Just in case the Tardis has landed near West Perth, thus encapsulating Parliament in a space-time ripple, I’d like to point out that December 3 is in two weeks.
I’m hostile to the idea of daylight saving, but even if I was in favour I’d still think it wildly irresponsible to demand that two million people change their clocks with an entire fortnight’s notice. Imagine if Transperth said “we’re changing the timetable for every service in two weeks”. Imagine if UWA said (during semester) “we’re shifting the time for every class in two weeks”. Imagine if a major hospital said “we’re rescheduling every appointment, and here’s two weeks’ notice”.
IMHO, Parliament should drop this ridiculous time-waster (pun intended!) and get back to the many real issues faced by the State. You know, things like the terrible state of mental health services across WA, or the gross shortage of transit guards for our trains, or the problems with education in some remote Aboriginal communities …
P.S. It’s scary how many people are saying “whaddya mean we’ve already had three referenda? Times have changed and the young people haven’t had a chance to have their say!”. By that logic, and given the current scuffle over WorkChoices, can we please have another referendum on the Incomes question? Or perhaps on secession from the Commonwealth? After all, young’uns like me didn’t get a chance to vote in those!
Wednesday 15 November 2006 at 10:05 pm
The library that is getting all the Apple-style (or more appropriately, Rails-style) love among the fashionable developers is Prototype.js, which is awesome and something that I can’t believe I only discovered recently. If nothing else,
$() is like manna from heaven. (well, sort of. And yes, it’s ridiculously easy to re-implement … but I wish I’d thought of it myself or something!)
The problem with Prototype is that it’s enormous — over 60kb of code that I was tacking on to pages of barely 12 or 15 kilobytes. Even with compression (e.g. via Dojo ShrinkSafe) it still weighs in at 25kb, which is a decent download for the lowly dial-up users out there. And that’s before you count the 50 to 100 kb of script.aculo.us, which is breathtakingly easy to use but not that well optimised.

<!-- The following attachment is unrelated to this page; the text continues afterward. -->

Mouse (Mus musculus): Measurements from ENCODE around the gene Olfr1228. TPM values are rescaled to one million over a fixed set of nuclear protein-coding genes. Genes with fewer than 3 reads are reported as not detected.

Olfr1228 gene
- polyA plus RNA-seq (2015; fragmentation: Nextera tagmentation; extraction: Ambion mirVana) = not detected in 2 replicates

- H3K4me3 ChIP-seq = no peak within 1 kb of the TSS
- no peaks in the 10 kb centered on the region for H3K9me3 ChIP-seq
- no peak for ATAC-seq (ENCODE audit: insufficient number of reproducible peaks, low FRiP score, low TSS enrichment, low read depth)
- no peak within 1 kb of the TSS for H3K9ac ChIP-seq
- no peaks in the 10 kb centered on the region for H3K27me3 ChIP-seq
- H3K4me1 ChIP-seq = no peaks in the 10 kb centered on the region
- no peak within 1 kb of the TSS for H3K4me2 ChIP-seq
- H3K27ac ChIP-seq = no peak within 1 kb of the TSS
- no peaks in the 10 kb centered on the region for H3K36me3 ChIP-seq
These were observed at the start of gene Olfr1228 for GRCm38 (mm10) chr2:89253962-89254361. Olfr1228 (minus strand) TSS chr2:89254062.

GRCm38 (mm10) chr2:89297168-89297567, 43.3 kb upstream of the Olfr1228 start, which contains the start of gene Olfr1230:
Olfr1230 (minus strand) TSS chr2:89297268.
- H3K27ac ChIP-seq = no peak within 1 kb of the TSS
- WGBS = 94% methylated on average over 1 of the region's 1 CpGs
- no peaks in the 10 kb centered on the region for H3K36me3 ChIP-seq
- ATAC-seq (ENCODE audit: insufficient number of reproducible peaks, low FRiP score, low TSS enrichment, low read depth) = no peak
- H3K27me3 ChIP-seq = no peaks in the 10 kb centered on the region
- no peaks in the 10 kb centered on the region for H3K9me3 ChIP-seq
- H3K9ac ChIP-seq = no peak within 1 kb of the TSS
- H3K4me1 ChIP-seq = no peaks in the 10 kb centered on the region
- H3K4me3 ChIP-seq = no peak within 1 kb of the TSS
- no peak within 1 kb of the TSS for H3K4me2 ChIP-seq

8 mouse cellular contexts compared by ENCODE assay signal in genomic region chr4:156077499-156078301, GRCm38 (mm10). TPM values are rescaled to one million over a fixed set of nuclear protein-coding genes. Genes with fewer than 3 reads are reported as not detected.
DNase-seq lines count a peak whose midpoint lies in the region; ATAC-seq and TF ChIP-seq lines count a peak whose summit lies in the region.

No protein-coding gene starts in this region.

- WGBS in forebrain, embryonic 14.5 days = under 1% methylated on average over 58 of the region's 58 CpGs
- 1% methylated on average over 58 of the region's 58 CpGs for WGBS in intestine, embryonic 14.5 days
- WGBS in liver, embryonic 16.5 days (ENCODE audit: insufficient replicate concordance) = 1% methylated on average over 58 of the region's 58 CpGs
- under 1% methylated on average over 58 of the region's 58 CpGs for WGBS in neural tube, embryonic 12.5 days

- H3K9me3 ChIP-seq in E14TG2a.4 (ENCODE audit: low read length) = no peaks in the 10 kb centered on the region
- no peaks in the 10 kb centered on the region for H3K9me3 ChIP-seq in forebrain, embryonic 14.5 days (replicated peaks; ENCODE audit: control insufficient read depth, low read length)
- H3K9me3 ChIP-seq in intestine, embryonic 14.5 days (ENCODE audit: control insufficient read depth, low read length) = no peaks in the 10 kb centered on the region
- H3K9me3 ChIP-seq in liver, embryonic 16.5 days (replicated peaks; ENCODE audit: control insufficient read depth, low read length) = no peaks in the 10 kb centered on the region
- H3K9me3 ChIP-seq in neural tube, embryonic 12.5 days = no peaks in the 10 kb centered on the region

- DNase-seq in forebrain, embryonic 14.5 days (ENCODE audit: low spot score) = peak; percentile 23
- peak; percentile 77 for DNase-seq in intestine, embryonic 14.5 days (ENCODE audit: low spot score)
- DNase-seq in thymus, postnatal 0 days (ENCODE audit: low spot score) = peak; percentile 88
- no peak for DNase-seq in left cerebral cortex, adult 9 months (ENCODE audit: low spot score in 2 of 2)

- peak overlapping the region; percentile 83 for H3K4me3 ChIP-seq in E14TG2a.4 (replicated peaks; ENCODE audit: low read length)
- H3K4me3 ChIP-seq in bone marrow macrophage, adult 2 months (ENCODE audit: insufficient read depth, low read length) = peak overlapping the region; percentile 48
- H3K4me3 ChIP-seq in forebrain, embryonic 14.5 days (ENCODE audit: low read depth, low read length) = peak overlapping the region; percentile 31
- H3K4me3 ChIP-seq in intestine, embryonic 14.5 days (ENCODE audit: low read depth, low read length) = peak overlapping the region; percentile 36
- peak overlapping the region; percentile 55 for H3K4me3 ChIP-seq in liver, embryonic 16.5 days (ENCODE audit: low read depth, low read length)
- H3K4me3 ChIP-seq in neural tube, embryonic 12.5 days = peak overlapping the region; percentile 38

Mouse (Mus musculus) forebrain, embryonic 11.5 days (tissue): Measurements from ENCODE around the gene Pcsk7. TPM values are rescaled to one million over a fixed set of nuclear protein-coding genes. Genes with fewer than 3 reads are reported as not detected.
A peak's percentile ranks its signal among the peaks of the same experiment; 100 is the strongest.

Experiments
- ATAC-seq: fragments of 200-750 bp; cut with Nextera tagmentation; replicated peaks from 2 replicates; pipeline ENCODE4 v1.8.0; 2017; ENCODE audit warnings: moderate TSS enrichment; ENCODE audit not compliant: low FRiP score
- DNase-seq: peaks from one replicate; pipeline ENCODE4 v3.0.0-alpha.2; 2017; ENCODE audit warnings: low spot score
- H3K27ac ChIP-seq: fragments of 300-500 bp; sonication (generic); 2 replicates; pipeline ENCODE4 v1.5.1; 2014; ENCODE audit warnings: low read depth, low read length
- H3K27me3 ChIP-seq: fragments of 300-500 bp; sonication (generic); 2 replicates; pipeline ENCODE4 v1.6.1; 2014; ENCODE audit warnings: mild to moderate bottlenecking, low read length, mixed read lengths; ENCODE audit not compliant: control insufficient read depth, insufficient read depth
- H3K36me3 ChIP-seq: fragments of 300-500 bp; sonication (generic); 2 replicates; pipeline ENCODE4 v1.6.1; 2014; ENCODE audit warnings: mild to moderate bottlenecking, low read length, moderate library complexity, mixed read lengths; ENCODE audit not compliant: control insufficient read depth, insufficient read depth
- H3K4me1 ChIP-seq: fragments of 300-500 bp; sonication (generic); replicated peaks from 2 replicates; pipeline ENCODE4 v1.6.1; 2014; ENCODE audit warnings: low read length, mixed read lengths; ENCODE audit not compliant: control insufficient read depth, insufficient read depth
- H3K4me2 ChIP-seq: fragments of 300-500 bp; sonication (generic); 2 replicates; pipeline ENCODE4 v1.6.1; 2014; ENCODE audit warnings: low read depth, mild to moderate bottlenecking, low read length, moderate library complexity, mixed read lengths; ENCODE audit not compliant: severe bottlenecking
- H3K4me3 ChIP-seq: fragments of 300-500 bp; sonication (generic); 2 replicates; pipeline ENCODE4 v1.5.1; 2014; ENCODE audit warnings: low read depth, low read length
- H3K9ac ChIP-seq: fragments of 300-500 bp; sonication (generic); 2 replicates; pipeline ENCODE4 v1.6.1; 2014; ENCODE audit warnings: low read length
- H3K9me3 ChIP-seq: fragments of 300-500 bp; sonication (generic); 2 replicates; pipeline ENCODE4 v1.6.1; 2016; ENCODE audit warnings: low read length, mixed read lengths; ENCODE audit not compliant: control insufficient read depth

So I find myself gravitating towards mootools, which packs an awful lot of punch into a customisable 10 — 20 kb script. Unfortunately, the mootools documentation looks pretty but is profoundly lacking in examples (making it hard to get started) and is also short of detail in a few places that have become important for me. (Hence, another contender is jQuery, which is well-designed and has better documentation … but isn’t quite as full-featured out of the box as mootools.)
I briefly inspected MochiKit and Dojo, which are both nice, but don’t quite do what I want, and are hardly lightweight themselves. It looks like mootools is it for now!
Wednesday 8 November 2006 at 11:40 pm
And to think, my American politics lecturer said that mid-term elections were always boring.
The House of Reps is in Democrat hands for the first time in ages, the speculators are saying the Senate will fall the same way, and voter turnout is up by a reasonable amount. Wow.
Even more interesting than party control in Congress are the referenda about abortion and gay marriage that were attached to the vote in some states. While some of the results were thoroughly predictable, there were quite a few that caught me by surprise, such as in Arizona. Among the flood of blog posts about the election, Pandagon does a good job covering these issues (also pointing to how a Republican “oh no a woman will be Speaker!” campaign backfired).
So now that it’s clear that G.W. (or maybe just the protracted Iraq war) is unpopular among a good chunk of the folks who voted this time around, I wonder if that sentiment will be sustained up until the next presidential election? Or maybe this result is just because a greater proportion of left-leaning Americans got fired up enough to vote in this “small” election, and come 2008 the vote for president will lure out an equivalent number of Republican supporters …
Tuesday 7 November 2006 at 5:16 pm
The one thing I miss most from my old job is the iMacs with their gorgeous 50cm displays.
So what to do? Well, my slush fund had a bit of spare cash, and it’s the time of year to be celebrating … so I bought myself an end-of-thesis present
And it arrived just in time to watch the Melbourne Cup, too.
(That quinella by the Japanese pair was awesome! It was plenty amusing to see the emotion on the faces of Delta Blues’ team when they won; closer to home I was also amused to see my sister successfully pick the winner yet again. But I don’t know why all the TV presenters get the idea that this win means there’ll be a sudden invasion and the Cup will be transformed into some sort of Japanese event.)